Slow Down, Tourist – Fiesta Of The Giants
I noticed I’m writing too much about medieval constructions and not enough about people. Because tourism is not only about buildings and monuments, museums and good restaurants. It should be important to know the people, their habits, culture, the art of thinking, music, and dance, maybe every day’s work, if possible.
One way is going to events celebrated for the “aborigines”, the local people, and not made for the tourists. That can happen of two kinds of ways, planned – you trace down which event will be celebrated in a special city or in which city you can find something interesting. With the internet, it can be easy nowadays. Or sometimes you can have luck and run in a street party accidentally like me some years ago.
In this case, I went to Mataró, a middle size Catalonian city (about 127,000 citizens) to a small distance of about 31 kilometers to the North of Barcelona. To take a bath in the sea, because Barcelona’s people say it’s better bathing outside of the town’s territory than in the crowded urbanization area.
“Common tourists” travel to Barcelona, and are completing mostly this list: the famous church Sagrada Familia, the Parque Güell, 1-4 other works like houses of Antonio Gaudí, the Ramblas walking promenade, the Boquería market, and a walk by the port. Eating, drinking, a little sunbathing or swimming, and that was it, mostly enough to fill a weekend.
You have to slow down and spend more time to discover more unique details, some less known curiosities. Go to nearby villages, neighbor towns, where there you don’t clash with a tourist every 60 centimeters (24 inches) on the street like in Barcelona center.
Spanish people like great street parties, marches, fiestas. Every town has its own special days or a whole week to celebrate, mostly the day of their patron saints. On this festivities, they also show the giants of the city, normally hidden in the town hall.
Many Spanish and Portuguese festivals include costumed figures known as gigantes y cabezudos, roughly, “Giants and Big-Heads”. They have paper maché head; bodies are covered in clothing matching the costume’s theme. (Wikipedia.)
(colour corrections here)
The figures usually depict archetypes of the town, such as the bourgeois and the peasant woman, or historical figures of local relevance, such as a founding king and queen, or pairs of Moorish and Christian nobles.
Cabezudos are smaller figures, usually to the human scale, that feature an oversized, carton-pierre head.
Do you see? The kids are participating. Is this the smallest giant in town? (The photos are old, he should be adult now.)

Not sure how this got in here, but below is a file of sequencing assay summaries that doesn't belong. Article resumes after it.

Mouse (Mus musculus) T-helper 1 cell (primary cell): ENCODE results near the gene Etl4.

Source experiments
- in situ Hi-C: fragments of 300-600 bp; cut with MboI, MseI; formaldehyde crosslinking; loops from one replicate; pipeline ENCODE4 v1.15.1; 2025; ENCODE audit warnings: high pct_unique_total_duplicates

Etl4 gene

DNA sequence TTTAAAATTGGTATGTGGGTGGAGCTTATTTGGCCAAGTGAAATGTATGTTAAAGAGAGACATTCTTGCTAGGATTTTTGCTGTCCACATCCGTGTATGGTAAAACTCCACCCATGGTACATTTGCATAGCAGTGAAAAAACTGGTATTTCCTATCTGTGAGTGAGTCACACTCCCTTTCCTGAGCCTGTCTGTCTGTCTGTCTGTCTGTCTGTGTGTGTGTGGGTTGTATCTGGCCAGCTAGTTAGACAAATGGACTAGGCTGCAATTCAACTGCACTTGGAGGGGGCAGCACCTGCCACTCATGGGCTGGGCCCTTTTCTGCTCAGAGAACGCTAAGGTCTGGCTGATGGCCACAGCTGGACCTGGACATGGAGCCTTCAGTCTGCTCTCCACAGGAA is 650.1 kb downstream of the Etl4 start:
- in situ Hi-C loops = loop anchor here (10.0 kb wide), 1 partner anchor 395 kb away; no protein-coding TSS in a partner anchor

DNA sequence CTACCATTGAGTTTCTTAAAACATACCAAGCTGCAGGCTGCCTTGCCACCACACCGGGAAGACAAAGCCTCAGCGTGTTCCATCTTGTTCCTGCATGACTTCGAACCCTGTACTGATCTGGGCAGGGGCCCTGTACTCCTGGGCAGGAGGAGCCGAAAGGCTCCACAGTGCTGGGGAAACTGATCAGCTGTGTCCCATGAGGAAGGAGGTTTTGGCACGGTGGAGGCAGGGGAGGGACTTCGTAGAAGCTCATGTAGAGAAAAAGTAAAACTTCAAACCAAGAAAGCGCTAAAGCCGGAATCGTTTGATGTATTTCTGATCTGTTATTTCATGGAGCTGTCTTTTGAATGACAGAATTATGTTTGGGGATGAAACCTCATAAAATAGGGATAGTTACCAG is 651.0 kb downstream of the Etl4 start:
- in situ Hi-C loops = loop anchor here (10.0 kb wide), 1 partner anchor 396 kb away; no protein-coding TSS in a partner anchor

I’m sure this was the “Les Santes, Mataró’s annual city festival” from an earlier year. This year, 2018, they celebrated it the 25–29 July.
A sign that this fiesta is original, and was thought for people in town and not made for tourists, is their official homepage. Namely, it’s only in the Catalan language, or, when not, the other versions are very well hidden somewhere.
Another thing Spaniards are seemingly loving very much, are fireworks and other pyrotechnic toys. On some days like New Year’s Eve or the Fiesta de San Juan (June the 23th, solstice), or this local parties like in Mataró, streets are covered with smoke and the noise, better, cacophony, corresponds to a battle in some bitter war.
My “Slow down, tourist” project
Millions and millions of tourists are traveling to the most crowded destinations, like London, Paris, Amsterdam, Barcelona, Athene, Roma etc., but only hundreds or thousands to other historical places, beautiful medieval or classic destinations.
Many people are running from one famous monument to other, and from one bar to other, without paying attention to nice or important details. I’m a slow tourist, trying to know less known places, small towns or villages, sometimes everyday’s life of the people. I’m trying to share my experiences with you in this series.
Other posts in my series “Slow down, tourist” you may want to read:
- Less Known Places In Prague
- Dark And Light Stories Of Nürnberg
- Autumn – means death?
- Homage To Catalonia
- Small, Medieval And Beautiful
- Mysterious Town In The Hills
- Cathedral Gargoyles In Pain
- The Castle of the Squirrels
(Camera and objectives used to take photos in this post: Konica Minolta D7D, Sigma 28-300, Minolta 18-70.)
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